E-commerce payment systems accounted for a sizable chunk of credit card fraud instances in 2010, with smaller merchants and retailers representing the biggest targets for criminals intent on stealing debit and credit card information according to a new report from Trustwave.
The web security firm’s report “Payment Card Trends and Risks for Small Merchants” says that 90 percent of all card-security compromises in e-commerce last year involved Level 4 merchants, which comprise the smallest of the four designations given to retailers by the likes of Visa and MasterCard.
“Taken at face value, this might surprise most readers,” says the report. “Though there are attacks that target large, well-known businesses, many attackers look for vulnerable systems. These attackers are often able to find common and easy-to-exploit vulnerabilities in the systems of Level 4 merchants because small businesses generally have devoted few resources to protecting those vulnerable assets.”
Level 4 retailers typically process less than 1 million total payment card transactions each year and less than 20,000 e-commerce transactions annually.
Trustwave’s report doesn’t provide any specific guidelines for how retailers can improve their security. However, it does point out numerous failures on the part of smaller merchants to comply with the Payment Card Industry Data Security Standard, the industry’s collection of data security rules.
The report, for example, says that 98 percent of small merchants both fail to maintain the firewalls that are designed to protect payment information AND fail to regularly test how secure their card-protection systems are. Furthermore, 75 percent don’t protect that payment data that they store.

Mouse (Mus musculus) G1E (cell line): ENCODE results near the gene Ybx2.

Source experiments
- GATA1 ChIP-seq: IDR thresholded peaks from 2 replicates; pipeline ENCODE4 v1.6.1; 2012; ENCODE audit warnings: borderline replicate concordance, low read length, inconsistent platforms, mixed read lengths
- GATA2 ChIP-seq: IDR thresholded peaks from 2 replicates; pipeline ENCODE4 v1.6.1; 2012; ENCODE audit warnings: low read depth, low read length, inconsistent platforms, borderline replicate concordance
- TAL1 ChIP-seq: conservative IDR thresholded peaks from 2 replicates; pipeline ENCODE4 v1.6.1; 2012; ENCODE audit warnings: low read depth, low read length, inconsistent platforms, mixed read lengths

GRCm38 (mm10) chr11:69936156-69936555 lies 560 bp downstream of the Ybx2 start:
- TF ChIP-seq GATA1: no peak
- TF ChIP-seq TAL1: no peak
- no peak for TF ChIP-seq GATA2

These failures, either on their own or collectively, most certainly heighten the chances that a smaller retailer can be the victim of cyber crime.
Overall, e-commerce payment systems accounted for 9 percent of the total security compromises in 2010. Point-of-sale software used by brick and mortar merchants accounted for 75 percent of the compromises. Employee workstations (11 percent) and ATMs (2 percent) were also part of the equation.
The lesson is quite clear though. Smaller and mid-sized retailers must devote as much time and resources to payment system security as the big boys. Consumers these days are more often than not looking for the best price available and will consider both large and small merchants as they do their research without the knowledge that the security protocols in place often differ between the two.
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